Nebraska, the namesake of one of Bruce Springsteen‘s finest albums and Alexander Payne’s finest films, is also the best state in the country to retire to.
This according to a study by Bankrate, a consumer financial services company. Fellow Midwestern states Iowa, Missouri, and South Dakota were second, third, and fourth on the list, with popular retirement destination Florida rounding out the top five.
So what makes the Cornhusker state so great for the newly, purposefully jobless? Bankrate ranked each state on five different dimensions: affordability, crime, culture, weather, and wellness. Nebraska did pretty well in almost all of them.
It’s highest ranking, eighth, came in wellness. An HHS report found that the healthcare system in Nebraska met or exceeded 61 percent of benchmarks, a strong showing. Other metrics like Census data and Gallup rankings also went into the wellness ranking, which made up 40 percent of the total score.
It’s also pretty cheap to live there, a big concern for retirees on fixed incomes. Affordability metrics like the cost of living index and tax rates and the percentages of people who didn’t see a doctor due to cost were used to rank the states. Its weighting of 40 percent made affordability the biggest contributor to the overall ranking.
Nebraska was also in the top half of states in terms of crime (weighted at 5 percent) based on FBI data, and culture, a measure of arts, entertainment, recreation, restaurants, and elderly adults per capita, 15 percent of the overall ranking.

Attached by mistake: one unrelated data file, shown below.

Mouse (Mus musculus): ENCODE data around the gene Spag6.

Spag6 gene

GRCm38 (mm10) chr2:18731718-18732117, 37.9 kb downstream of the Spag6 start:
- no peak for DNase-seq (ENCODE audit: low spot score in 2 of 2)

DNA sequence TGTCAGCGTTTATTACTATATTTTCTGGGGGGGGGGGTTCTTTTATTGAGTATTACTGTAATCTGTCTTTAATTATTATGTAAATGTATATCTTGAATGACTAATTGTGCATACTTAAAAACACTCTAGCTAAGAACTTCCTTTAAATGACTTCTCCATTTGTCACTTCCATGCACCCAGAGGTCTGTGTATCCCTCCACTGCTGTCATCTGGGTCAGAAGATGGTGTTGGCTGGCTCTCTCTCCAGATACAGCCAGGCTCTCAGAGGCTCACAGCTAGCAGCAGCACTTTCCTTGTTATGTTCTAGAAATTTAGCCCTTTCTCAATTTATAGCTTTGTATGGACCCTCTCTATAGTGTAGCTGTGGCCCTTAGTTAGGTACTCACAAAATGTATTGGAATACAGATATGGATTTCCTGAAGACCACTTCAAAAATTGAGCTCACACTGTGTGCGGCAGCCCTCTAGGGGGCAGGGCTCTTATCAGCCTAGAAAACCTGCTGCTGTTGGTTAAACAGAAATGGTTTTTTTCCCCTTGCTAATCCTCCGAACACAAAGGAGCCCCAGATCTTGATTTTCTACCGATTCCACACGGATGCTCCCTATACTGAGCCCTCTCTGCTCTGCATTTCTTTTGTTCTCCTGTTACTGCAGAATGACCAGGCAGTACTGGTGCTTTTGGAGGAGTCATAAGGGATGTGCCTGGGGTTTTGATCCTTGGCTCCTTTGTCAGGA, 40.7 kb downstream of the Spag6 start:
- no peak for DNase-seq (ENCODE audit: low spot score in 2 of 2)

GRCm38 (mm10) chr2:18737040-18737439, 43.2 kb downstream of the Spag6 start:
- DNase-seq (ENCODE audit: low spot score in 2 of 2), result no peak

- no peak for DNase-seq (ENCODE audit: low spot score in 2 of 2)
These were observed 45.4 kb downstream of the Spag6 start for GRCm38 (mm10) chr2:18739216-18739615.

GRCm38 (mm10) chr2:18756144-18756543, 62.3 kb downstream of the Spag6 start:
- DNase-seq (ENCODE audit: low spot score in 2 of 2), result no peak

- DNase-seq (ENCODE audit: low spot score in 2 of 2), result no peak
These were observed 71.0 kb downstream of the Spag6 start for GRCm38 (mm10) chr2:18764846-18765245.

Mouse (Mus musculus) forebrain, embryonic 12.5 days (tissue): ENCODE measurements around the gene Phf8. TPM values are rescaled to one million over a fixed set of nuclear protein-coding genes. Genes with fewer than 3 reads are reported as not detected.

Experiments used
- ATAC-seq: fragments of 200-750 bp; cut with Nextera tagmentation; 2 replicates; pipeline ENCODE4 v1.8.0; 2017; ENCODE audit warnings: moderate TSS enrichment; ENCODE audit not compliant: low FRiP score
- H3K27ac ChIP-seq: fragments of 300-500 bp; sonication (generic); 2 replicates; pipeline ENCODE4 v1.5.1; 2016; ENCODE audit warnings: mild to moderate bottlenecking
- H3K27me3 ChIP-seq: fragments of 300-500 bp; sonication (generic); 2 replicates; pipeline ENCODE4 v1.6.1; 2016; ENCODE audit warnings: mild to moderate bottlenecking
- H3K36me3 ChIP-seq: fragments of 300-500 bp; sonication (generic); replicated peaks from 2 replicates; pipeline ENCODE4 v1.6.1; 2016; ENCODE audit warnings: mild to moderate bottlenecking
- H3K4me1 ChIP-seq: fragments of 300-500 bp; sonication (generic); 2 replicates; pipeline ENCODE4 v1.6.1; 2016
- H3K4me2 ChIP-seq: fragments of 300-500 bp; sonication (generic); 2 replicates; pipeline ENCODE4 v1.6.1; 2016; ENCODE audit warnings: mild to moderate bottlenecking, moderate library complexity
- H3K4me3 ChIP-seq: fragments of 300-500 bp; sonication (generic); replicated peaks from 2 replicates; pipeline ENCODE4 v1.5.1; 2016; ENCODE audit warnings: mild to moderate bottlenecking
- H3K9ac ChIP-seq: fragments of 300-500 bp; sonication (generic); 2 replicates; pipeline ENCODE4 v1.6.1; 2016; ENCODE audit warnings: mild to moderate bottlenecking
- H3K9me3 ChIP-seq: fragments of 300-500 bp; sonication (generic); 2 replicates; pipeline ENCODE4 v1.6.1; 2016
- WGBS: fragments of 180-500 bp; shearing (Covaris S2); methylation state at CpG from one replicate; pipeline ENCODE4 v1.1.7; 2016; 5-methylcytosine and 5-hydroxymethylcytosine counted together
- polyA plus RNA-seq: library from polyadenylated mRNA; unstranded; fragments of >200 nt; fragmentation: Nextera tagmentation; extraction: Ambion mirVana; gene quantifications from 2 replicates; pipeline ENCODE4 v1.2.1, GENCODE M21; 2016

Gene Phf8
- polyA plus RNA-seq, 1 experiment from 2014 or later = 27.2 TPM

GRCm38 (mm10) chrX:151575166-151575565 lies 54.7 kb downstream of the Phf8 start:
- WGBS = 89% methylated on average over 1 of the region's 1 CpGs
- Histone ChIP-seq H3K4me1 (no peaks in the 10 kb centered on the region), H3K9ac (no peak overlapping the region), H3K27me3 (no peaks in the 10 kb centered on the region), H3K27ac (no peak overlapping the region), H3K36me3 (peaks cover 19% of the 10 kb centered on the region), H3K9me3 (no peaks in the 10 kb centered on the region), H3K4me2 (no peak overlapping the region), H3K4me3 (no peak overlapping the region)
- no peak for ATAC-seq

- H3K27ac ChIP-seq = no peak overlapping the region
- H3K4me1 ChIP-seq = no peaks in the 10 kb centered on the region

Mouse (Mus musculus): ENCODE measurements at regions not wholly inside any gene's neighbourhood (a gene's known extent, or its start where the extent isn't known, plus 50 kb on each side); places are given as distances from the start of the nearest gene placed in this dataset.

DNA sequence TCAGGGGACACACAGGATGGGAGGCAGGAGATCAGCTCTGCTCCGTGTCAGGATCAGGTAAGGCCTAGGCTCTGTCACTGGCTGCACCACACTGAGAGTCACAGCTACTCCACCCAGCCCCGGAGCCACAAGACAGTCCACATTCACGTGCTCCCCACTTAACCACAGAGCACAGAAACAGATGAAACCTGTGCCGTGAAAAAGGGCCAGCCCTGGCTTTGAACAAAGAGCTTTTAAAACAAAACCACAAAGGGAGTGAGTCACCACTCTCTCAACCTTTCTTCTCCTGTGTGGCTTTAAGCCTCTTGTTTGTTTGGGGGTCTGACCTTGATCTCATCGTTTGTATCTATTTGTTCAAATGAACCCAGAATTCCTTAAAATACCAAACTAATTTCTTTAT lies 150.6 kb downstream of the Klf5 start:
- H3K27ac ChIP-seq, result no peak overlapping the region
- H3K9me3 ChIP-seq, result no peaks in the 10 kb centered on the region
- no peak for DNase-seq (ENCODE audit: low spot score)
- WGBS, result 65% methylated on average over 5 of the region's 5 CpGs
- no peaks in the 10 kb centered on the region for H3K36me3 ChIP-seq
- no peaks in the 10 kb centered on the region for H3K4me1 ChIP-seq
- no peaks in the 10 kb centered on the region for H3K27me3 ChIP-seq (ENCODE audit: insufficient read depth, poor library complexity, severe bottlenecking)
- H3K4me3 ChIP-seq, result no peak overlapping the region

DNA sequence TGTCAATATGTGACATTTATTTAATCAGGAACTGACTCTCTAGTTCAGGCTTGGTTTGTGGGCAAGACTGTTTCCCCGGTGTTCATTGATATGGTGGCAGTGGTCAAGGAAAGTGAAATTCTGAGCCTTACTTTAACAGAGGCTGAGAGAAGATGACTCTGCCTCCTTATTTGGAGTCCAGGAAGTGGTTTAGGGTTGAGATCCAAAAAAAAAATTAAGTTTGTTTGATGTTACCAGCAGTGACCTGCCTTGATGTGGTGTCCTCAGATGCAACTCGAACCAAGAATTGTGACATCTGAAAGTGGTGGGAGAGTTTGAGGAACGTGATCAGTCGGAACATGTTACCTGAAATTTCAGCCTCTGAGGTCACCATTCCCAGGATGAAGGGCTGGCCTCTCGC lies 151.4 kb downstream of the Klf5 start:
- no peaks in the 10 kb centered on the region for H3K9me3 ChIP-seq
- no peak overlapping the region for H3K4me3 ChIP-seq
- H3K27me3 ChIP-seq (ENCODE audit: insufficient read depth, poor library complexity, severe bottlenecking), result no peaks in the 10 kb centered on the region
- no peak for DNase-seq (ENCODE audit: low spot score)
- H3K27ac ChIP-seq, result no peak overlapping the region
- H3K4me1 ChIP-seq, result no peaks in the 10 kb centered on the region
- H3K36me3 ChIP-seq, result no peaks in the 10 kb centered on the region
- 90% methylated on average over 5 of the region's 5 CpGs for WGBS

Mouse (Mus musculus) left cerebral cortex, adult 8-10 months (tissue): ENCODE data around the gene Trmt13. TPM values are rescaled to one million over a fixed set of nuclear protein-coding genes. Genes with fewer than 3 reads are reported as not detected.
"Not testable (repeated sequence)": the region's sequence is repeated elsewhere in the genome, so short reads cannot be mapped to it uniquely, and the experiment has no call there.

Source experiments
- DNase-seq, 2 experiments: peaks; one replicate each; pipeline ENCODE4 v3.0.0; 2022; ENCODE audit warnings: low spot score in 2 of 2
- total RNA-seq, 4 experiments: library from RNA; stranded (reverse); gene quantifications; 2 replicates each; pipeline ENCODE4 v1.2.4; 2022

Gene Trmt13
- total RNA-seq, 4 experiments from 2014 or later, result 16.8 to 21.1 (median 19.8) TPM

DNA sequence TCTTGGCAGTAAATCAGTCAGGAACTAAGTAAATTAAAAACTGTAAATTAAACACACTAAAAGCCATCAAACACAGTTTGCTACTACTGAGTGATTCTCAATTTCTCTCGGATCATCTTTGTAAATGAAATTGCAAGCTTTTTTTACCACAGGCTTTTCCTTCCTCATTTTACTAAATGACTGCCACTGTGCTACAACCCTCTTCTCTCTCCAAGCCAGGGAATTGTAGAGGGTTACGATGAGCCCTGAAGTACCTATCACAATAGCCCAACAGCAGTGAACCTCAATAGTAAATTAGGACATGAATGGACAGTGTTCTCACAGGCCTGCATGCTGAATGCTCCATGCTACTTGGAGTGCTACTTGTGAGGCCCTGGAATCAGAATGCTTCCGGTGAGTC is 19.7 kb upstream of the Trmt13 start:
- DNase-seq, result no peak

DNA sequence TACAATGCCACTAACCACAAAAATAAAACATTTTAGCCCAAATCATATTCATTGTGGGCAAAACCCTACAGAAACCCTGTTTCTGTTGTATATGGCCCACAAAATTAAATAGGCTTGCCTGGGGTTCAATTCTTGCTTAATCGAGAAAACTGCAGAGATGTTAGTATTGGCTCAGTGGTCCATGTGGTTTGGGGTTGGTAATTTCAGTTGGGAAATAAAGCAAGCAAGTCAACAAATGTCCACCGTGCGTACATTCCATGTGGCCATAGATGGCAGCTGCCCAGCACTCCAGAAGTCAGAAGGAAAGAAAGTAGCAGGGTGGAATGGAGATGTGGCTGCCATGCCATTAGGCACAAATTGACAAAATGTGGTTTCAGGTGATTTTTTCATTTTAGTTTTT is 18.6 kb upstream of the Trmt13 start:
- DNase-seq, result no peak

It didn’t do so great on the weather metric, the 15 percent of the overall ranking tied to the average daily temperature from 1985 to 2018 as measured by NOAA.
Missouri was the most affordable state, while Hawaii, tenth overall, was the top state for weather.
Washington, Illinois, Alaska, New York, and Maryland were the worst states to retire to. All save New York had low scores across the board; high rankings in crime and culture couldn’t save the Empire State from its last-place finish in affordability and poor showings in weather and wellness.
The Census Bureau says that almost 570,000 adults 65 and older moved to a new state or D.C. in the past year, and 38 percent say they’ve moved once since leaving work.
So while it might be a bit early for you to start thinking about retirement, this study tells us that, while popular destinations with sunny climes have their charms, its the heartland that might be the best destination when you cash in that 401(k).